Potholes

Have I ever mentioned that summer is not my favorite time of year? I try not to be too vocal about that, since I know a lot of people who live for summer and would beat me to death with their beach umbrellas if I mentioned my bias, but summer just makes me think of heat, which makes me think of drought, which makes me think of deserts, which makes me think of cactus, which makes me think of scorpions, which makes me think of writhing in agony. Not a lot of happy connotations to the word “summer” in my mind….

And this year summer in our part of the country has been unusually pestiferous. No drought – far from it. We’ve had precipitation, at least trace amounts, 50% of all days this year. We’re talking IMPRESSIVE humidity. And fungus – there are toadstools everywhere. The difference this year is that the fungus has fungus. There are more cicadas out there than there are people, and no shortage of any other kind of bug, either. And to crown all these glories, because it is summer we are treated to that recurring seasonal phenomenon known as “road construction” (because things just weren’t unpleasant enough). One-lane roads, traffic back-ups, the perfume of asphalt wafting in through your overheating car’s ventilation system.

Little known fact: even the Old Testament saints had to put up with road construction. You probably just never realized it because it all just sounded so much nicer the way Isaiah phrased it:

A voice cries: “In the wilderness prepare the way of the LORD; make straight in the desert a highway for our God. Every valley shall be lifted up, and every mountain and hill be made low; the uneven ground shall become level, and the rough places a plain. And the glory of the LORD shall be revealed, and all flesh shall see it together, for the mouth of the LORD has spoken.”

Sounds almost like it won’t hurt at all. A stroll in the park, or through the wilderness, as it were.

And this understanding of a painless preparation of the way of the Lord jibes beautifully with the philosophy of modern-day first-world wimpy Christianity, where we believe that all things shall just automatically be added unto us, whether or not we seek first His Kingdom and His righteousness. Christianity, to us, is like being selected as a participant in a game show, where we lucky contestants just get handed stuff, you know, for free. Everybody wins, or at least everybody goes home with a parting gift.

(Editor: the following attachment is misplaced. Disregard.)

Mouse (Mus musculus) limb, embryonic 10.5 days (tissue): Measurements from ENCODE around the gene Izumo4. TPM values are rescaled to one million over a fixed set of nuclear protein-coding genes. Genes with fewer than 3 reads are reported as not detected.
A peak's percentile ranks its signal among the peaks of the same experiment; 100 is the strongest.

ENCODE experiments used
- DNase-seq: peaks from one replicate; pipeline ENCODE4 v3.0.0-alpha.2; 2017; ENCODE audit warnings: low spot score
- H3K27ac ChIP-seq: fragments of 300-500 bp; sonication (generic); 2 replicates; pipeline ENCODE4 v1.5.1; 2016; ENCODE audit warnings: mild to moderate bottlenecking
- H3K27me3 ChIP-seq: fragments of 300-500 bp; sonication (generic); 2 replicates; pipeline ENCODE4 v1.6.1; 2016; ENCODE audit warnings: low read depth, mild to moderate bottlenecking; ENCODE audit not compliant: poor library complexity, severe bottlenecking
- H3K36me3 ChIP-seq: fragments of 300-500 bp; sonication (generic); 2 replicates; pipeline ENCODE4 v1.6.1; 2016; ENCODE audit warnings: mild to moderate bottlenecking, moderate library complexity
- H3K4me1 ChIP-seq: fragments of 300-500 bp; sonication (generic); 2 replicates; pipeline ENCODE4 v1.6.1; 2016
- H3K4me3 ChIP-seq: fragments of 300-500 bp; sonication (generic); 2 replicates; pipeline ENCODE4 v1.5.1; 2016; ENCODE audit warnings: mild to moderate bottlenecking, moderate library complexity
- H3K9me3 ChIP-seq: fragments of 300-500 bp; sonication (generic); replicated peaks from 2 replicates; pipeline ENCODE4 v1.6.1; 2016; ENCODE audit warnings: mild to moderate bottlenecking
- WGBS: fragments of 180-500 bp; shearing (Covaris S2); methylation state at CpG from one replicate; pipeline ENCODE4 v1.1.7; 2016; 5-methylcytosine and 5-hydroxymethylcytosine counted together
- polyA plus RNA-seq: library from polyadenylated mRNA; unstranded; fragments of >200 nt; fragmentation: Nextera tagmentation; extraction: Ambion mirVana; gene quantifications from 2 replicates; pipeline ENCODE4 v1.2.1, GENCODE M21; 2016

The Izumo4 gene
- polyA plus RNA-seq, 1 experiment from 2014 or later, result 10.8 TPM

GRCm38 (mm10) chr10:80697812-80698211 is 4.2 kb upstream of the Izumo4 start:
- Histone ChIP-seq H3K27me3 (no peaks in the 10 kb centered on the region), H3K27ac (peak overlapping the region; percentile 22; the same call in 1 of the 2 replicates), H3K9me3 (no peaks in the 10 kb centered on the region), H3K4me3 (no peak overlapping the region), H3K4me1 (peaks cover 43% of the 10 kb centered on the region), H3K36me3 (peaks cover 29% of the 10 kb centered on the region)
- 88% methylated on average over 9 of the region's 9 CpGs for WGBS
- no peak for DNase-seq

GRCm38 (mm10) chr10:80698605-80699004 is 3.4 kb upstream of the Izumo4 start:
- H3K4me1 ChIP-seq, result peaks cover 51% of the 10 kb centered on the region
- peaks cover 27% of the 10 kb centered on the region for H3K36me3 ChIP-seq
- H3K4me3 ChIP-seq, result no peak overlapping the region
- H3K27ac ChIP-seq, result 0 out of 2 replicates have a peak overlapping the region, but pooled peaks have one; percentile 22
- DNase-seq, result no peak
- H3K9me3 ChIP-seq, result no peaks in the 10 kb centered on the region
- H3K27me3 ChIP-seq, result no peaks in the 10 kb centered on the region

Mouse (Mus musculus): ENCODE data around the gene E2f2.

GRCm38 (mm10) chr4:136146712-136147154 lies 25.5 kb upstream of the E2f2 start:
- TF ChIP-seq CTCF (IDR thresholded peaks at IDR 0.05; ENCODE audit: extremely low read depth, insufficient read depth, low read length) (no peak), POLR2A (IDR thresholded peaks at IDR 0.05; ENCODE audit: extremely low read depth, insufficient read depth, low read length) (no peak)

In that sense our Christianity truly is wimpy, as in Wimpy, Popeye’s sidekick, the guy who will gladly pay you Tuesday for a hamburger today. We want the benefits that come with faithful service today, minus the boring part about the faithful service. We want to grow in grace without making any effort to grow in grace. We want the King to come riding down the roads of our lives with no prep work on our part at all. We Christians are charged with bringing Christ to the world. It doesn’t just happen. He didn’t say that He was making straight His path through the wilderness of our hearts and we just needed to chill while He took care of it. We’re the road crew. We have to show up for work every day, filling in the potholes, leveling the bumps, so that the glory of the Lord will be seen. If the people around us are having trouble seeing His glory, it’s because we’re slacking off on the job.

And it is a job.

Christianity is not a game show with a cosmic Bob Barker showering prizes down upon the contestants. Christianity is a construction job, and we’re the road crew, tearing down, building up and straightening out under the direction of our Foreman, the Holy Spirit. Spiritual progress, that is, “sanctification,” is going to cost us, but it is not optional. These paths we are making straight are a part of US. If we have allowed potholes to form in our lives, we have to get them filled in. If there are treacherous hairpin curves, those have to be straightened out. Mountain roads would slow the King’s approach – get those leveled! Low-lying areas can flood, so you can’t have the path running through there. Fill those in! The Foreman has made the plans, but He won’t do the work while you rest. You are His co-worker; your cooperation is necessary to the success of the project. Trying to get the job done without the Foreman would be useless. Expecting the Foreman to do the job without you, while you snooze in the shade, would be foolhardy. Show up for work every day before dawn, while it’s still cool outside, and await His direction. He’ll show you where He wants you to work today. You might be digging, you might be filling in, you might be pouring asphalt. You’ve got a job to do.